Submerged Pipe to Fort Greble.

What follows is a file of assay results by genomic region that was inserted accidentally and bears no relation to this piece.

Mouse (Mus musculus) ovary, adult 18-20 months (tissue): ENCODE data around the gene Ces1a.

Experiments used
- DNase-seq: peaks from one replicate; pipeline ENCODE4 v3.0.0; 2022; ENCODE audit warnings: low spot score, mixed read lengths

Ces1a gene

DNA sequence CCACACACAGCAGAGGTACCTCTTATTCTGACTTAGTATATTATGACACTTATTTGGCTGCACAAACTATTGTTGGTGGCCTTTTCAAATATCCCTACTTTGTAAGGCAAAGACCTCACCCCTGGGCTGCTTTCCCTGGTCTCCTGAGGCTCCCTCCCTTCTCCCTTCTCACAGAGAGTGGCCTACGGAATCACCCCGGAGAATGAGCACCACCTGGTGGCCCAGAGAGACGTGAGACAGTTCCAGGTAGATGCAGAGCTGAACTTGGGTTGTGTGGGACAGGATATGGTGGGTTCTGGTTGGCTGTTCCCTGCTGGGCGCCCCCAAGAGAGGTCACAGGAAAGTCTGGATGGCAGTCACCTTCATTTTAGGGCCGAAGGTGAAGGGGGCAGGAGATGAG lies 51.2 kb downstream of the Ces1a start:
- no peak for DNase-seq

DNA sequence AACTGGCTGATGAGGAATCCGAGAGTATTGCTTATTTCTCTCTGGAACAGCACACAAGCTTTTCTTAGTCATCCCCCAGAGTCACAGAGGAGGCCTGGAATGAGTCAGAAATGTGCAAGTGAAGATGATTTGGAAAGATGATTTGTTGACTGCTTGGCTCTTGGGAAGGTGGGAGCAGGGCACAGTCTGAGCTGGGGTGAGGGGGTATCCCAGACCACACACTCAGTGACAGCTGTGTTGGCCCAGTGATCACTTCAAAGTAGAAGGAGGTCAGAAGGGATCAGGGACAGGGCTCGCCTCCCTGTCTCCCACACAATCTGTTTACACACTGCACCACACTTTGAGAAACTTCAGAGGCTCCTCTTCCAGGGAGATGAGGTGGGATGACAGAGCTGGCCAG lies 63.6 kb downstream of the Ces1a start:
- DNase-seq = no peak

To avoid for the future having to carry water in boats to the garrison of Fort Greble, on Dutch Island, Narragansett bay, a regular pressure supply from spring water stored in a 400,000-gal. reinforced concrete reservoir at Saunderstown, R. I., is brought by means of a submerged 6-in. cast iron pipe some 4,150 ft. long. This line of pipe is laid where the water has an average depth of 35 ft., a maximum of 60 at low water, a strong undertow, a tidal current of 4 miles and a rise and fall of nearly 5 ft. To lay this pipe so that it should not he in the wav of heavy anchors a trench was dredged. The bottom turned out to he, not mud. but firm clay mixed with shells. The sides of the trench were cut almost vertical; the width varied from 8 to 15 ft.; the depth was almost parallel with the surface. One great difficulty was found in the fact that the alignment of the pipe was diagonal to the current, which rendered it hard to keep the dredge at work. Much time was lost thereby; but each of the two dredges accomplished 100 ft. of excavation daily, and although the dredges had to return to harbor nightly, and sometimes only one tide could be utilised, the work was occomplished in about forty-five days with thirteen men. To carry the pipe and afford a working platform for connecting it a 130-ft., 3-masted schooner was employed and properly secured at right angles to the pipe, except when forward movement was called for, when the control was by no means satifactory. On an average each 12-ft. section of pipe weighed about 1,000 lb. The connection was made by fours, Ward joints being employed with 28 lb. of lead in each joint caulked by hand. The section was then lifted and placed in a wooden chute about 100 ft. long, the inclination being about 45° with the horizontal and one-half submerged. A wire rope was passed through the first section of the pipe and carried on shore through a snatch-block and back to the dredge engine. This rope hauled the end of the pipe: more pipes were added as it went forward; and finally the extremity was brought to high-water line. As the schooner was advanced. 4-pipe sections were successively and successfully added until the strong current caused the abandonment of the jointed chute at a point 700 ft. from the shore, it being found that, with the advancement of the schooner 48 feet so as to effect another pipe-connection, it could not be kept in line. The pipe was then transferred to a lighter, the flexible lower sections of the chute were removed, and the pipe hung hy its own joints from the lower end by the rigid chute to its hearing in the trench. The chute hung from a fixed boom from the lighter, which was kept anchored on the pipe line for a length of 2.000 ft. At that distance it was found it would cause less strain to the line to lower it into the trench whenever pipe-laying ceased for the time being, the schooner then returning to harbor, while the dredge stayed anchored at the end of the pipe, which was buoyed before being released and recovered on the resumption of operations. During the operations the work was done most easily in the deeper water, 84 ft. being on one occasion unsupported uninjured between the end of the chute and the hearing in the trench—a portion that afterwards required less caulking than the rest. Most of the laying of the pipe took place during the storms of February and March, when sometimes nothing could be done for days together. while, on the contrary, as much as 1.000 ft. would be laid in nine hours. The last length of 48 ft. hung from the lighter, after she had been brought close to shore at high water at a point iust above the low-water mark. The land portion had already been laid, and, when the two were connected, by pumping in air at one end and driving out the water little by little throughout the length of the pipe to the other end a lest was made of supplying the water. A diver followed abreast of the water, as it went back and noted where the escaping air showed leaks. Those lie caulked with a Boyer pneumatic hammer operated under a 90-ft. pressure. Even the deepest part, this was sufficient to exhaust against the pressure-head without any need of another exhaust-pipe reaching above the surface. Nr, leaks of any importance were discovered, nor had the pipe suffered any injury. Whatever leaks were found on the under side of the pipe, an hydraulic jet. operated by the diver, washed out the soft material in the bottom of the trench, and the caulking of the joints was easily accomplished. On the completion of the tost the trench was hack-filled, the material being dug deep alongside and thrown over the pipe hy a dredging bucket. The leakage to be allowed for was 1 cu. ft. of water per 100 lin. ft. of pipe per hour under a pressure of 150 lb. Tins amount was much less than was actually found. The leaks were the unavoidable results of the back and forward movements, which could nn hm compress the lead in the joints and made vacancies which could not he filled, when the pipe was again displaced. What made these joints such a success was turning the pipe at each bell and shrinking on it a welded 2.3-in. band for every joint. The pipes had their ends so carefully machined that no yarn at all was used in any joint.